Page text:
[Yeah - I bet! Drinking at lunchtime can ruin your afternoon. Should have been wearing his seatbelt too]

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BANKRUPTS

10th March 1853

The Insolvent Debtors Court. March 9th.
Before the Chief Commissioner:
William Harries Tilbury.
This insolvent, the comedian well known upon the meropolitan boards, petitioned under the Protection Act.

[He had been short of engagements and running short of money so he gave some furniture to someone to sell for him but was swindled out of its true value. He was in debt to the total of 200 pounds.]
 

7 January 1854 - John Tilbury Junior
Glocester Place, New Road, coachbuilder, Jan. 19th at 1 o'clock, Feb. 14 at the Bankrupts' Court: Solicitors Bicknall and Bicknall, Connaught Ter., Edgeware Rd.: Official assignee, Mr. Groom, Abchurch Lane.
 

11 March 1854 - John Tilbury Junior
Court of Bankruptcy, Basinghall St., March 10th. Before Mr. Commissioner HOLROYD.
The bankrupt was a carriage manufacturer of Glocester Place, New Road., and had been in partnership with the manufacturer of the carriage bearing the name 'Tilbury'.

His accounts commence on 1st Jan. 1848 with a capital of 1593 pounds. He now owes to creditors, unsecured 2446 pounds, ditto holding security, 5799 pounds, besides liabilities 5924 pounds. The assets consist of good debts and doubtful ditto 5815 pounds.

The profits over 6 years had been 4828 pounds; trade expenses and repairs 1905 pounds, Interest 1694 pounds, Household expenses 1051 pounds, personal ditto 1788 pounds, Losses 1940 pounds.

This was an examination meeting. - Mr. Bricknell said the accounts were satisfactory and the bankrupt passed.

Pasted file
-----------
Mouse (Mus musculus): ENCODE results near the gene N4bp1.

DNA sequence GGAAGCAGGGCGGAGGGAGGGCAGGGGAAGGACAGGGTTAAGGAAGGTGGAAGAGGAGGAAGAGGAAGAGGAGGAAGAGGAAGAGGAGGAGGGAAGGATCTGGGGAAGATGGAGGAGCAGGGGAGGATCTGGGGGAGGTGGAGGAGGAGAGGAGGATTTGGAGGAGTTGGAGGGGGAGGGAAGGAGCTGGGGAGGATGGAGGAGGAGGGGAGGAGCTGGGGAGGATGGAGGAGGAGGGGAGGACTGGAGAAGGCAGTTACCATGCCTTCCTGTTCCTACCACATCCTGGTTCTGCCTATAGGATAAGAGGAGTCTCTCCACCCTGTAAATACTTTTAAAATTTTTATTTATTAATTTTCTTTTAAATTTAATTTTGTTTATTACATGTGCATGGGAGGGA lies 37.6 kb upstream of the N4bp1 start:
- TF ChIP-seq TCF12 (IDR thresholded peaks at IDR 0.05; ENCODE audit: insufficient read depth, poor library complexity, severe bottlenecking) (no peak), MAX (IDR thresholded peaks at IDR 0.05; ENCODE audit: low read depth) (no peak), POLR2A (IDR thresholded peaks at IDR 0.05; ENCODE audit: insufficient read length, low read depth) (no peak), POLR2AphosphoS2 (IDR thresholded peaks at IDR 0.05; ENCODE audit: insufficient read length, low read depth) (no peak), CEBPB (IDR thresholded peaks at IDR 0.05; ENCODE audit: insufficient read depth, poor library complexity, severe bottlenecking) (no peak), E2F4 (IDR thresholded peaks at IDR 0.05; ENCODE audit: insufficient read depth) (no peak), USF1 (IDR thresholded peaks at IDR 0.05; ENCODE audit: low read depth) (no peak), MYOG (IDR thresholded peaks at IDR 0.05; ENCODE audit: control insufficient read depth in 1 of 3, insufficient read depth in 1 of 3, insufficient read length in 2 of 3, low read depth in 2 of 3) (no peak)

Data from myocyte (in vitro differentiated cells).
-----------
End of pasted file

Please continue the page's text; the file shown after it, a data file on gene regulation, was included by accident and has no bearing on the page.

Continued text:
5 April 1854 - John Tilbury Junior
Court of Bankruptcy, Basinghall St., April 4th. Before Mr. Commissioner HOLROYD.
The bankrupt, who was a coachmaker in Glocester Place, New Road, applied for his certificate.

Mr Bagley supported; Mr Bicknell, for the assignees offered no opposition, nor did any other creditor. The official assignees reported favourably of the bankrupt's conduct in assisting to wind up his estate since the bankrupcy was attributed to Tilbury's unfortunate connection with Count Dunin, at whose instance he accepted accommodation bills to a large amount.

His HONOUR, in giving judgement, said that he had looked over the balance sheet to see if the bankrupcy could have been avoided. He found, however, that it resulted from the bankrupt having accepted accommodation bills, putting his name most imprudently to them at the desire of Count Dunin, and being a security for him to an insurance office. Nothing could be more mischievous then to incur a liability of this kind.

[The judgement continues at some length - basically saying that John Tilbury was cheated and has learned his lesson]

A 3rd class certificate was issued.